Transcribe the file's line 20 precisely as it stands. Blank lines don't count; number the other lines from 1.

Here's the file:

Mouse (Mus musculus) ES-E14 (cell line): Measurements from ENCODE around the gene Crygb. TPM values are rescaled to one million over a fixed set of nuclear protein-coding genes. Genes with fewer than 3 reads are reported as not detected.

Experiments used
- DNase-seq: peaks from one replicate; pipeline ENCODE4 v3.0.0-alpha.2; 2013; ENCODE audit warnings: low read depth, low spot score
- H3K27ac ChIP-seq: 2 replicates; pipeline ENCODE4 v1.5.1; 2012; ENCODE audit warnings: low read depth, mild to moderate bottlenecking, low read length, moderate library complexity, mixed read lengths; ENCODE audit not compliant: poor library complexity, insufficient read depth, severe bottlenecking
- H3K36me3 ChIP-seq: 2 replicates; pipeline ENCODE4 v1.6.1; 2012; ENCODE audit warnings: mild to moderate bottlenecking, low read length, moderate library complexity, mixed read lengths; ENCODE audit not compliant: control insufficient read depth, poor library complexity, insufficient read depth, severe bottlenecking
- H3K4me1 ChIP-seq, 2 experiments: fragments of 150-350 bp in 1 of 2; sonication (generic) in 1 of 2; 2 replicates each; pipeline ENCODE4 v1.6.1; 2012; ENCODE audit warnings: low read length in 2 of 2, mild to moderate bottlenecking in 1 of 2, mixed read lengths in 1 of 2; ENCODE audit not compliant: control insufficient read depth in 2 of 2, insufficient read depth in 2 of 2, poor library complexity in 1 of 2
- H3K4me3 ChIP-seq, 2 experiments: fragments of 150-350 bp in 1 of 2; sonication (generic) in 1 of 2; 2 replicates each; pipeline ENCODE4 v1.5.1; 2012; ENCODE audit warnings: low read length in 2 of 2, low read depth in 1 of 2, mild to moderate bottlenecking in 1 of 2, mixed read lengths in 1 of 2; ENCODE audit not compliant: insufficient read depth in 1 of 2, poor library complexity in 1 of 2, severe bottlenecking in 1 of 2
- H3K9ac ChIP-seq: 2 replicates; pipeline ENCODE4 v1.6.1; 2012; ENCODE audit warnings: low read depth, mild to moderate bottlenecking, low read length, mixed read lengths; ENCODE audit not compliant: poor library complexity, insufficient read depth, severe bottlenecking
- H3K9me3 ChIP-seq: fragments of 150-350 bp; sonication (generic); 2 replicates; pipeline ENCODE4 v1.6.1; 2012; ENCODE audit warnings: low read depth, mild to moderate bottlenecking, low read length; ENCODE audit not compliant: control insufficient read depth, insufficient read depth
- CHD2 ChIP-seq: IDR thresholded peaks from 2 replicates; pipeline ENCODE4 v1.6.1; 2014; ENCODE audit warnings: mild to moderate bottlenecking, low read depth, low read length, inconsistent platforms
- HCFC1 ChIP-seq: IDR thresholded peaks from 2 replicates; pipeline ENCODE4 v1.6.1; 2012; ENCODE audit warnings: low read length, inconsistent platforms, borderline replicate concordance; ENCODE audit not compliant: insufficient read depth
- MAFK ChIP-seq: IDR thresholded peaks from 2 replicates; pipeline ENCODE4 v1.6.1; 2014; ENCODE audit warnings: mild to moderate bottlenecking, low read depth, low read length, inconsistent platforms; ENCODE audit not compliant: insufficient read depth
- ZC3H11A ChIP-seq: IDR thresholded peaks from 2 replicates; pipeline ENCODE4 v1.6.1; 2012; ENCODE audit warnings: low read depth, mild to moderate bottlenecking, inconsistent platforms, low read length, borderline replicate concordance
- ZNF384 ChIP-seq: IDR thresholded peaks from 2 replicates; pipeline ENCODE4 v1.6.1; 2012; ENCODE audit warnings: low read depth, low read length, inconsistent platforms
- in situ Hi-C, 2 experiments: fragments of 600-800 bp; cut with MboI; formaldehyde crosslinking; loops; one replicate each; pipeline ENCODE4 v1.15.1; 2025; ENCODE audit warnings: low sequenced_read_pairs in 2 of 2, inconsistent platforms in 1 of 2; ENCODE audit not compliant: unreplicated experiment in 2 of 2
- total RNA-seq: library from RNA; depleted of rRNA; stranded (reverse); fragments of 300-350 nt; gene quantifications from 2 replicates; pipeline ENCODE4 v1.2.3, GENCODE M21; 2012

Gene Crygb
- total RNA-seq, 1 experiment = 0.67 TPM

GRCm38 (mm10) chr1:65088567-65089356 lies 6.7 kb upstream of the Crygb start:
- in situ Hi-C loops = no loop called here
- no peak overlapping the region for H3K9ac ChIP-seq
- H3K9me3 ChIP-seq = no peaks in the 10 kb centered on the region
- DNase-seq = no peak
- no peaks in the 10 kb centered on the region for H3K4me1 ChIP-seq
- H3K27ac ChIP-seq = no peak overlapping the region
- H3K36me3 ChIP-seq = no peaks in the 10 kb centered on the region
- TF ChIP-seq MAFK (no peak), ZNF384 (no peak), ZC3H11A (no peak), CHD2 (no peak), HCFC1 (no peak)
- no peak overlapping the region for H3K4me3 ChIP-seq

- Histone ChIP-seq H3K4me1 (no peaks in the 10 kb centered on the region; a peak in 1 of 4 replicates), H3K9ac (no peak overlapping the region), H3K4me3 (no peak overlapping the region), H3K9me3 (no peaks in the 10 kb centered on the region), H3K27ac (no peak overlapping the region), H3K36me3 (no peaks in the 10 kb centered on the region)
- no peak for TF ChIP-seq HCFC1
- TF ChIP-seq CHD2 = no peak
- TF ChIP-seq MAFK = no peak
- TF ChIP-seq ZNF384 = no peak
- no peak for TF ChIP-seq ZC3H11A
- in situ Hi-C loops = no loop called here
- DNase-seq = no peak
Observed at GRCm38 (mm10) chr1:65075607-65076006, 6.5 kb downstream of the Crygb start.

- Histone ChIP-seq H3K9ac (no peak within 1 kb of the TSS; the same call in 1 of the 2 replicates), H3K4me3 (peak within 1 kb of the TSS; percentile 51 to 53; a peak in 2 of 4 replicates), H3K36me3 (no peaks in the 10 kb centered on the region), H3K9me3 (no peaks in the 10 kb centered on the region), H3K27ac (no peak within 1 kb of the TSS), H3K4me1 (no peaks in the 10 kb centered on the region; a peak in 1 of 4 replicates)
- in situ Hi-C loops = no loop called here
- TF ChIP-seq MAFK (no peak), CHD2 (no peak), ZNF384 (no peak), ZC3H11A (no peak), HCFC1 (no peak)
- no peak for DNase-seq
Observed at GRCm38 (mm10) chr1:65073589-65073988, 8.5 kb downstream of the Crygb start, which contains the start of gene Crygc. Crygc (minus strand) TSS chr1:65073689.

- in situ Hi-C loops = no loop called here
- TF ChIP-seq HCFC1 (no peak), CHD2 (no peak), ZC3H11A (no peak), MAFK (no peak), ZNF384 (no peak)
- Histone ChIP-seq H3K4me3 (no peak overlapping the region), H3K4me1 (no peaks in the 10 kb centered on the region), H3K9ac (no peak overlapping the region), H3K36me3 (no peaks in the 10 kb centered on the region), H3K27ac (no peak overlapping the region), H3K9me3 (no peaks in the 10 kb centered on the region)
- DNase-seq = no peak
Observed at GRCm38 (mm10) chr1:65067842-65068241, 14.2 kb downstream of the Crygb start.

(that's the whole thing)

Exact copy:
- in situ Hi-C loops = no loop called here